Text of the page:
The Center for Family Based Training is one of three state approved training centers offering training and consultation in Eco-Systemic Structural Family Therapy (ESFT), the clinical model that informs the Pennsylvania FBMHS program. All therapists and supervisors who work in FBMHS must obtain 273 hours of training in the model over a three-year period and have samples of their clinical work critically reviewed in order to be eligible for certification. The training is designed to foster systematic, skilled application of the model across a wide range of child and adolescent problems, developmental stages, family styles, and cultural backgrounds.
Pennsylvania’s Family Based Mental Health Services program (FBMHS), first launched in 1988, is a 32-week intensive, team-delivered, collaborative treatment service that is provided in the home and community. The program addresses the needs of children (up to age 21) who have serious emotional disturbance (SED) and their multi-stressed families. All counties in the state currently have at least one, and sometimes several, FBMHS providers.
The goals of the FBMHS program include: 1) reducing the referred child’s symptoms and safety concerns, 2) reducing the risk of psychiatric hospitalization or out-of-home placement, and 3) improving the child’s capacity to handle the normal demands of home, school, and the peer community. A unique feature of the FBMHS program is that families are viewed as capable of being the solution to children’s problems; not just an element of the crisis that so often envelops these children and their families. The training offered through the Center for Family Based Training builds the clinical skills critical for helping therapists to intervene effectively in the family, addressing parenting practices, intra-familial relationships, and family-community relationships.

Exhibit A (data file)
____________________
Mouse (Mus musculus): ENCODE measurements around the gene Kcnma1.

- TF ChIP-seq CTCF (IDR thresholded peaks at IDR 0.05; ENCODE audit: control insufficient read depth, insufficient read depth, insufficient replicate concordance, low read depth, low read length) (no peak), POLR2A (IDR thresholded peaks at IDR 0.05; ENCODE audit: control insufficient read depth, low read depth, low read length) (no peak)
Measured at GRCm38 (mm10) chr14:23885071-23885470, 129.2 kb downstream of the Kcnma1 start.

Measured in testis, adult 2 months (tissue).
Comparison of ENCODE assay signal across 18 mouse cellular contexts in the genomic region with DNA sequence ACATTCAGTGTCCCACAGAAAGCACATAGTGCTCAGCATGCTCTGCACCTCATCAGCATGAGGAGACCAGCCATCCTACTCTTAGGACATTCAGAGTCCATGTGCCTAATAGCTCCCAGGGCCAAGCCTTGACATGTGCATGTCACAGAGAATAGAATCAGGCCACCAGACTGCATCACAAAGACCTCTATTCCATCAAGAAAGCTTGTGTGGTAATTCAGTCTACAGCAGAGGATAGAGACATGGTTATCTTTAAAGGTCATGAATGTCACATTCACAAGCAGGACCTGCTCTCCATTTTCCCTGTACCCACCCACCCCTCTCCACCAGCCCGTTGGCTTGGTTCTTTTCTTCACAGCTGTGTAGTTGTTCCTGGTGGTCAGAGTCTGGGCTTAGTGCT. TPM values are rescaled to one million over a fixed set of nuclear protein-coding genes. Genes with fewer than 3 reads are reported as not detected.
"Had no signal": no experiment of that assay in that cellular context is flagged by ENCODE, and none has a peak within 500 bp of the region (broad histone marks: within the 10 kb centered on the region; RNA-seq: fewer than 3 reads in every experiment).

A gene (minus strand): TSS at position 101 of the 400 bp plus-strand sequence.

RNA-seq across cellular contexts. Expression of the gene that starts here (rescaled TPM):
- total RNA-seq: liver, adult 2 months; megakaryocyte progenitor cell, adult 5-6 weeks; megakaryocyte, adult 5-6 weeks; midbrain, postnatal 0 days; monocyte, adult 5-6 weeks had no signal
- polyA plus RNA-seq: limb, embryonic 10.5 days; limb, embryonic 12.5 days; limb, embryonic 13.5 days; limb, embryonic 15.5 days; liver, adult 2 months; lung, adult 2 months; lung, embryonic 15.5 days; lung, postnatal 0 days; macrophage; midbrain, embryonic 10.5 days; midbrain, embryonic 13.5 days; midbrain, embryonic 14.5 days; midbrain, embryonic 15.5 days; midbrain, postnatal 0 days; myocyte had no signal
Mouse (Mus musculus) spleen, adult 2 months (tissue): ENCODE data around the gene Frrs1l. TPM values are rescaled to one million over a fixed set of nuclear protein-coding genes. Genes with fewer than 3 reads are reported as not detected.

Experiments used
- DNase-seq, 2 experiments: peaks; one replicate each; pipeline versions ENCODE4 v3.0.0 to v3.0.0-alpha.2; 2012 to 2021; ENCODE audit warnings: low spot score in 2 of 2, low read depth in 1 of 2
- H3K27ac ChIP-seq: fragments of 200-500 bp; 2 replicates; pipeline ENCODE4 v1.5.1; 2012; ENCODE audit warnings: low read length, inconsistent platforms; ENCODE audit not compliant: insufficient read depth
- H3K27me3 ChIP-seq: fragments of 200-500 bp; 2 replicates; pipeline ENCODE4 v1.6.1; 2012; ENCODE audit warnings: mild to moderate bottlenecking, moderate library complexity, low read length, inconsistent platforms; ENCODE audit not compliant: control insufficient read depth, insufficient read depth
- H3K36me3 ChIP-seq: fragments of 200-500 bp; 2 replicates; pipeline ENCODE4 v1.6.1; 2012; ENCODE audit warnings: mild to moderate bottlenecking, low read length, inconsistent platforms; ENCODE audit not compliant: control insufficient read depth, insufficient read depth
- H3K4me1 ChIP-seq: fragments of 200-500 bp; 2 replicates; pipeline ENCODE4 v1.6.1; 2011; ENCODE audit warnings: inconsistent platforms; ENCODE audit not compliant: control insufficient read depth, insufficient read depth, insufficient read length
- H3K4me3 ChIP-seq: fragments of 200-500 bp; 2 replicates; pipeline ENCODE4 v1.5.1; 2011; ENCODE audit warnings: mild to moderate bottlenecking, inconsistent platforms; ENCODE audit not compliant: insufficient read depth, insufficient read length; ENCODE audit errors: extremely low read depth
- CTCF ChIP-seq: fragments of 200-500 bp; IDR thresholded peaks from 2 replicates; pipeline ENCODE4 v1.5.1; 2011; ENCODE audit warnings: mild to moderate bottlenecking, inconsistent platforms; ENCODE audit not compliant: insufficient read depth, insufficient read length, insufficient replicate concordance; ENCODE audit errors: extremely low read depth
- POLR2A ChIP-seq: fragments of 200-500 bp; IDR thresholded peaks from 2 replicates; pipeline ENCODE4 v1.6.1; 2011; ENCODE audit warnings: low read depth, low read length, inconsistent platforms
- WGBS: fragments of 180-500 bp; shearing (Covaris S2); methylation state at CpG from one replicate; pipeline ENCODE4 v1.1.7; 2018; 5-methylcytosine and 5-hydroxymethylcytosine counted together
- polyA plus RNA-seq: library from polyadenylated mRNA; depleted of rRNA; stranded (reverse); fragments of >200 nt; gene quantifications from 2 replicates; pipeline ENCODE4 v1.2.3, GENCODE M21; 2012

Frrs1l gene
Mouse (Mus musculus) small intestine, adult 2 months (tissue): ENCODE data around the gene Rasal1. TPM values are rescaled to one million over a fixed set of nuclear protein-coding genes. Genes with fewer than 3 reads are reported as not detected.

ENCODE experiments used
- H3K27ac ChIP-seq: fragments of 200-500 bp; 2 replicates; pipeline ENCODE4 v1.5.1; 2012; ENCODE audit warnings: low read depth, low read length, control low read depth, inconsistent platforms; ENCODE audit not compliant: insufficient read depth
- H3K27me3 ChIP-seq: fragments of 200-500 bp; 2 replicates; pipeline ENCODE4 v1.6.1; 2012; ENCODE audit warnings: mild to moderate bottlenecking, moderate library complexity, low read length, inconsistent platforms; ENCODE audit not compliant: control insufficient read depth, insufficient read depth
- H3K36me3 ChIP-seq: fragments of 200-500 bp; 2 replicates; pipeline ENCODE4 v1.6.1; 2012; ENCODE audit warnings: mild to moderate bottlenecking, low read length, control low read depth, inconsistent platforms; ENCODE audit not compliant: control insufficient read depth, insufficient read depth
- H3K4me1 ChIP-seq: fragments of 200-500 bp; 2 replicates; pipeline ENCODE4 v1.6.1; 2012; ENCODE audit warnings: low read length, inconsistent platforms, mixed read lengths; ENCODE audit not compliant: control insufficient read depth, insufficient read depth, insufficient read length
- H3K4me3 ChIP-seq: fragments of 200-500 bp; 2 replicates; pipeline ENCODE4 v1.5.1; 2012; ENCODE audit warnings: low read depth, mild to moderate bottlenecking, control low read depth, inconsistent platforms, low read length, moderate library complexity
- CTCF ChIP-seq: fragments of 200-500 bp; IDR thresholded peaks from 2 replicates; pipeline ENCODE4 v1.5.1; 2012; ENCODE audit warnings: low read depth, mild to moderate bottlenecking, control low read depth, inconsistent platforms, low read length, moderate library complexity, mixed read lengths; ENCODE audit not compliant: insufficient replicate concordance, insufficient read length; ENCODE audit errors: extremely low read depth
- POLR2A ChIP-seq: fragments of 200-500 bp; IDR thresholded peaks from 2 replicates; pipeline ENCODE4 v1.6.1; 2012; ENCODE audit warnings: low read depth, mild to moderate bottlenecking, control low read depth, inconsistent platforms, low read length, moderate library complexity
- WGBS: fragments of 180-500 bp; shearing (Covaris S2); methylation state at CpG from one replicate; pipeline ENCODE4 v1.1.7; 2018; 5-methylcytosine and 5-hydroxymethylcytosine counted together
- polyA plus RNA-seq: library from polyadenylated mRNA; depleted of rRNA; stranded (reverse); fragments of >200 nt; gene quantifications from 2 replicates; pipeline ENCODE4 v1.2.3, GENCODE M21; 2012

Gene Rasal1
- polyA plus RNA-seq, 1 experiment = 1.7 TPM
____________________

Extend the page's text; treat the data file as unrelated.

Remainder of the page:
The Center for Family Based Training currently hosts five regional training sites in Pennsylvania where different contracted programs meet for ongoing training. These sites include Norristown, Lebanon, Mt. Gretna, and Harrisburg/Susquehanna and Altoona. We provide a dual curriculum at these sites – one directed at supervisors (30 hours per year) and one directed at front-line therapists (85 hours per year).
Supervision training is comprised of small group supervision-of-supervision, individual consultation, and access to online webinars that provide conceptual foundations. About 75% of therapists’ training involves case presentations, where videotaped treatment sessions are reviewed and discussed by faculty in collaboration with their FBMHS colleagues. We believe that this work is best learned through supported practice and feedback involving real clinical situations encountered on a daily basis. Therapists’ training also includes a conceptual component delivered through live workshops and on-demand online courses.